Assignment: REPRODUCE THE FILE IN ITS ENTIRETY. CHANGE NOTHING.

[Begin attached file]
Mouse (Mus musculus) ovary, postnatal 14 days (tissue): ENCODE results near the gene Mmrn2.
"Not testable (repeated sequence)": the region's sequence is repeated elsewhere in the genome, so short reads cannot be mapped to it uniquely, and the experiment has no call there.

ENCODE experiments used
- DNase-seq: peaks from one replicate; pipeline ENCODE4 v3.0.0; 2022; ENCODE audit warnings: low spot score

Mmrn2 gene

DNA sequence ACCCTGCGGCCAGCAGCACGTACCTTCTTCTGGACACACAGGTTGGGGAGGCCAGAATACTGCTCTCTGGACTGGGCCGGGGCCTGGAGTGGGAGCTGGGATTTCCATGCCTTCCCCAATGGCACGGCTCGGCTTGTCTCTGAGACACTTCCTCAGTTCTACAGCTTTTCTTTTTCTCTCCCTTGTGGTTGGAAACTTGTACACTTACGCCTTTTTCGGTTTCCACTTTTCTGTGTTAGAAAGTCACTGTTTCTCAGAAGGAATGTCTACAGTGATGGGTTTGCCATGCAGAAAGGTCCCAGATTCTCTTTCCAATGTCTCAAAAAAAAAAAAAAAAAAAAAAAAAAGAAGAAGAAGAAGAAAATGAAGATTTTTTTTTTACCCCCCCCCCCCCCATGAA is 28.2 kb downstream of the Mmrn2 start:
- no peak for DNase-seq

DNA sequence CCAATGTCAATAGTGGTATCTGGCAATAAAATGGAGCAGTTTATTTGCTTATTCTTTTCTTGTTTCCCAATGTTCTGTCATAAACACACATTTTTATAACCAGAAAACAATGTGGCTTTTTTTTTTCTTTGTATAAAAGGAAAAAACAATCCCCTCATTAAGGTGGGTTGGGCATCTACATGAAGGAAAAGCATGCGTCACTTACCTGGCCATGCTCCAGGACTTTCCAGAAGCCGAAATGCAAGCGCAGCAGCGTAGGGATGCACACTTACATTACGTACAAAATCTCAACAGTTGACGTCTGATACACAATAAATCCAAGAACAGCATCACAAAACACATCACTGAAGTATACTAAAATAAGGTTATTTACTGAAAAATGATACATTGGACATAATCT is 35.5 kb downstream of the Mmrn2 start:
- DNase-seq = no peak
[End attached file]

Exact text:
Mouse (Mus musculus) ovary, postnatal 14 days (tissue): ENCODE results near the gene Mmrn2.
"Not testable (repeated sequence)": the region's sequence is repeated elsewhere in the genome, so short reads cannot be mapped to it uniquely, and the experiment has no call there.

ENCODE experiments used
- DNase-seq: peaks from one replicate; pipeline ENCODE4 v3.0.0; 2022; ENCODE audit warnings: low spot score

Mmrn2 gene

DNA sequence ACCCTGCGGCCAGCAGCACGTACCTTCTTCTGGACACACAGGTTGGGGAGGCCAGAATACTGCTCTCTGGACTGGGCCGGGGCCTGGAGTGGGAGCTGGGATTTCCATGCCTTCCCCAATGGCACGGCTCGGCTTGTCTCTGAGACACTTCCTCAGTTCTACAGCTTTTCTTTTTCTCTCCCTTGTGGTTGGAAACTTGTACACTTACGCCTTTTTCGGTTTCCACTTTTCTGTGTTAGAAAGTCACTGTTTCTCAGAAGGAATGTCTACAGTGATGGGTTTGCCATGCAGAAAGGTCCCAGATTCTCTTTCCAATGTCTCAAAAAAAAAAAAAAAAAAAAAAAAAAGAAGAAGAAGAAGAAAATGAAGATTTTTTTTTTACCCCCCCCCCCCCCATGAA is 28.2 kb downstream of the Mmrn2 start:
- no peak for DNase-seq

DNA sequence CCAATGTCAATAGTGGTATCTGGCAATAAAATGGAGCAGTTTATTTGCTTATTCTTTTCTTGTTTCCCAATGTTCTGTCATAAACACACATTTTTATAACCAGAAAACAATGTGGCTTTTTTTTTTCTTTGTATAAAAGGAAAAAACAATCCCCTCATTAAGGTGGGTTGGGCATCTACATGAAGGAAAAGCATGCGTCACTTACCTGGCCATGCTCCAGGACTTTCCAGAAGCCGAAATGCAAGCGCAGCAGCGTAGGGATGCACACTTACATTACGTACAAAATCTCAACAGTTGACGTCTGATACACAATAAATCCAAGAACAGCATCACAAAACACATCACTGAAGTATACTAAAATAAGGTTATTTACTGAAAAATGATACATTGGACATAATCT is 35.5 kb downstream of the Mmrn2 start:
- DNase-seq = no peak